At turns darkly comic, deeply satirical and profoundly unsettling, Three Husbands
brings to a close Fruit Chan’s Prostitute Trilogy, rounding off a set of films that has explored the Hong Kong-mainland relationship on decidedly unusual terms. After launching the series with the small indie work Durian, Durian
in 2000, Chan spun to black comedy the next year for the follow-up Hollywood Hong Kong
, and that film’s most bizarre turns are well and truly topped in the provocative new entry.
At the centre is the super-libidinous Mui (Chloe Maayan), whom viewers first encounter in a one-woman brothel on a sampan in Gin Drinkers’ Bay, where she’s being pimped out by elderly husband Second Brother (Chan Man-lei). Largely mute, seemingly mentally challenged and caring for a baby, Mui commands steady business from construction workers who line up on the shore. Among them is Four-Eyes (Peter Chan), who asks for her hand in marriage.
Wedded life turns out tough as life on land becomes a nasty mess and Four-Eyes gets knackered after all the sex. Mui is taken back to the boat and, after her genitals are declared “cultural heritage” and with father or first husband Big Brother (Mak Keung) on board too, she’s soon under the watch of three men. But business isn’t smooth this time, and life is set to become rougher for Mui.
Laced with twisted sexual scenes and hints of incest, and featuring a central female character who endures increasingly harsh treatment, Three Husbands
could easily appall some in its audience. But threaded through, too, are the cheeky humour and quirky flourishes characteristic of Chan’s work and oblique reflections on Hong Kong that fit with the city’s current social moods. While some observations are put into words – “We can’t afford housing but we can afford boobs,” says one of Mui’s customers – much of the film’s plot and what it all means are left for viewers to decode. On that front, there’s plenty to mull over once Three Husbands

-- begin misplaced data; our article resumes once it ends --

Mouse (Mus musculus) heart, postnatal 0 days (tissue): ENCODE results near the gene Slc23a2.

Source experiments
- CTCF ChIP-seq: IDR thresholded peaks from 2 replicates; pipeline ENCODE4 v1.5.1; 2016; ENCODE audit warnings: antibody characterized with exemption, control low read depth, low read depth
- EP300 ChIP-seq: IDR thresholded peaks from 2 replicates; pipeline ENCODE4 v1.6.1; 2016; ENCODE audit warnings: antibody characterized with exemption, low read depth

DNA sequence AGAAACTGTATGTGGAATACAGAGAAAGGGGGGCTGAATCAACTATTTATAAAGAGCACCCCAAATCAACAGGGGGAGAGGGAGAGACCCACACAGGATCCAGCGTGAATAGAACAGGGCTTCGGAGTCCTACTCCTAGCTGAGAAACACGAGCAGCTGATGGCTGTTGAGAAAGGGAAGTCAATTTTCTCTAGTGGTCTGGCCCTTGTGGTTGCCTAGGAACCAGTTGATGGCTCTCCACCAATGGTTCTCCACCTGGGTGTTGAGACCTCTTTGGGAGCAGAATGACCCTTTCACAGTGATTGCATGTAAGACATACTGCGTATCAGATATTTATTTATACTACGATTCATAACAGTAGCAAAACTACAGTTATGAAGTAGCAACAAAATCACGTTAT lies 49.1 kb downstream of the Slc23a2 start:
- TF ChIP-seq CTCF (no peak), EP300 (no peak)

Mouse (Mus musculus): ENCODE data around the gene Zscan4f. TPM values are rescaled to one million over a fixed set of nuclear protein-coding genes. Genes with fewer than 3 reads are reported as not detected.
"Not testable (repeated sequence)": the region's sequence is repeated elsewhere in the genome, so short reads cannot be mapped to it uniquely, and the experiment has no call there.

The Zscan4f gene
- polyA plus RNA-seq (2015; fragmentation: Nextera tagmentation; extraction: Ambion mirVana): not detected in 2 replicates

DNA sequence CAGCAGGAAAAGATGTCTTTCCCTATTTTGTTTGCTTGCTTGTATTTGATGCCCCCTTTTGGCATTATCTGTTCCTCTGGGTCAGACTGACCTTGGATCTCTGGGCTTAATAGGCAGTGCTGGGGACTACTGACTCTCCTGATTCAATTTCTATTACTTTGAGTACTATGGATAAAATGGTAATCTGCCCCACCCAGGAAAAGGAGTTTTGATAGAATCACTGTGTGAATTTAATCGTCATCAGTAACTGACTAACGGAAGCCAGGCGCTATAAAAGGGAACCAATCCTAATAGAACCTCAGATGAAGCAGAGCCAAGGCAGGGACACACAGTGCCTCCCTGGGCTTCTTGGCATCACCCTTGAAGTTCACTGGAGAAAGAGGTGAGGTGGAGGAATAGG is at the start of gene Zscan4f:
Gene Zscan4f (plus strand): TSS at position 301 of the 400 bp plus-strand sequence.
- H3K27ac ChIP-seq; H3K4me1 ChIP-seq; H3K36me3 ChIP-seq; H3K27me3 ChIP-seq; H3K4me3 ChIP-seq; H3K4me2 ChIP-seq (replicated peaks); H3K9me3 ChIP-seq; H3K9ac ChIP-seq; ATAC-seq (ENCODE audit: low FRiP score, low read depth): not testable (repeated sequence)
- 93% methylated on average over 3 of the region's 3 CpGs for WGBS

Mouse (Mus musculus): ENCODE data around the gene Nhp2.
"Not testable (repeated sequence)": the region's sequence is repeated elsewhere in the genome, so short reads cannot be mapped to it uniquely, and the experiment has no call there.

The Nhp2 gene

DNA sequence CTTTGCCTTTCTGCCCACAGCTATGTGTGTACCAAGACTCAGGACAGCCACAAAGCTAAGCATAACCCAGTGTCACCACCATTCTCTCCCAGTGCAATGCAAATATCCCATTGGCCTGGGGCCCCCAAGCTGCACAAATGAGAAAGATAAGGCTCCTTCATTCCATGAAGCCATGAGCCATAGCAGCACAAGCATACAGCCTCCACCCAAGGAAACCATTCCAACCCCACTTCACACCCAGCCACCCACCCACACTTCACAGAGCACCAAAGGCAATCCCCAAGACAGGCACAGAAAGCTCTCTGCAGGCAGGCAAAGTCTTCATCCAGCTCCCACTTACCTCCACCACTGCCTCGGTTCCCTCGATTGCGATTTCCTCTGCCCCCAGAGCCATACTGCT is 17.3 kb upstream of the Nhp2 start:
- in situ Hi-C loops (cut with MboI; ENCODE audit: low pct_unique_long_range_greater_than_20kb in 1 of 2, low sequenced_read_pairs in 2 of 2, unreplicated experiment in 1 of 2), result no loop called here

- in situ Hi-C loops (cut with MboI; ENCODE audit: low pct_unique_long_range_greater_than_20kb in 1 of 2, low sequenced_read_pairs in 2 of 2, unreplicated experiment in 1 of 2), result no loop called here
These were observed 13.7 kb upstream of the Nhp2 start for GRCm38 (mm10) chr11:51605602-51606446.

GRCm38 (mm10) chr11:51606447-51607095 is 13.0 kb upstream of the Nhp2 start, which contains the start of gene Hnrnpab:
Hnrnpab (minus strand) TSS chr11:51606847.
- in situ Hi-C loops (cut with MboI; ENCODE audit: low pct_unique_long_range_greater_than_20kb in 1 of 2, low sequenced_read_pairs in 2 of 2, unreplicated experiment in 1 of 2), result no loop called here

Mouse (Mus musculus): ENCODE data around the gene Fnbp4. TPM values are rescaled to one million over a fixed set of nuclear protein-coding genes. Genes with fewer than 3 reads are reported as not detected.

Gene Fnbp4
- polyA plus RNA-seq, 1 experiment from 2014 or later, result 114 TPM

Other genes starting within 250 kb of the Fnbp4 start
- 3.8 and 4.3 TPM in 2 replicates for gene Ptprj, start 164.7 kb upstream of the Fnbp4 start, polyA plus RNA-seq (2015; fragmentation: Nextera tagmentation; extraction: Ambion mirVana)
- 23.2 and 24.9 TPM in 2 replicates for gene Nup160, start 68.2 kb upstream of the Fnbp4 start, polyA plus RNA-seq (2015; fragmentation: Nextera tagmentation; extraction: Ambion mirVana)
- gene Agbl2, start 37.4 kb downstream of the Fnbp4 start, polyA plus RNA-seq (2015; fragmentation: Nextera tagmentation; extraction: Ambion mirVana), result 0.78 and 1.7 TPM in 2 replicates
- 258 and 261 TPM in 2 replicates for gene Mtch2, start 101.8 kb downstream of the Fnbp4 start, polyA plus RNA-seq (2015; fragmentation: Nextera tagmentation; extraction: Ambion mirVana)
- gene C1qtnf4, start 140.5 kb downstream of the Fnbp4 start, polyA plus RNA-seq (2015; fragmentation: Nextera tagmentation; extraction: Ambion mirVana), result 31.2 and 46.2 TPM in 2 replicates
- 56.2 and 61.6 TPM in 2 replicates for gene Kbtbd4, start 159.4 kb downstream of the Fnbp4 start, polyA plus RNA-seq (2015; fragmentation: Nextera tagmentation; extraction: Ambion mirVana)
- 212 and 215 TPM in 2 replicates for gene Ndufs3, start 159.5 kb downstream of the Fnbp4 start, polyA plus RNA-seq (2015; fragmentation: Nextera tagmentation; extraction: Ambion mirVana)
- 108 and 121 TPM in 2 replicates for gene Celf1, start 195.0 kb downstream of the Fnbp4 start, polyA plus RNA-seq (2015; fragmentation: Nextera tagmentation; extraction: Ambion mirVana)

reaches its colourless close, from what Mui’s near silence may represent to, of course, those three husbands. And what’s up with Four-Eyes’ curiosity about the Lu Ting, a mythical sea creature unique to the region?
One force clearly felt is the official push to boost integration between Hong Kong and the mainland, something that in turn has tied in with concerns over erosion of autonomy and identity. Characters bring up the Guangdong-Hong Kong-Macao Greater Bay Area initiative, and also popping up is the Hong Kong-Zhuhai-Macao Bridge – a 55-kilometre stretch of infrastructure seen by critics as more a symbolic link than a vital transport route. One young Hongkonger’s decision to sell herself elsewhere in the Bay Area even pokes fun at government suggestions to seize mainland opportunities.
bubbled out of the indie side of Fruit Chan’s output and holds a stripped-back aesthetic and bursts of guerilla filmmaking, but a string of awards and nominations ensured mainstream attention in the buildup to its full cinema release. Heading the cast, Chloe Maayan offers an extraordinary and uninhibited performance as Mui. The mainland actress, who reportedly gained 18 kilos to bulk up for the highly physical role, handles one startling scene after another. It’s a bold performance fitting for a film that itself feels daring through and through, from its need for difficult waterborne filming through to challenging its audience so thoroughly. Three Husbands
’ agenda may be cloaked in dirty and disturbing allegory, but Fruit Chan’s bent for bold and thought-provoking filmmaking remains completely clear.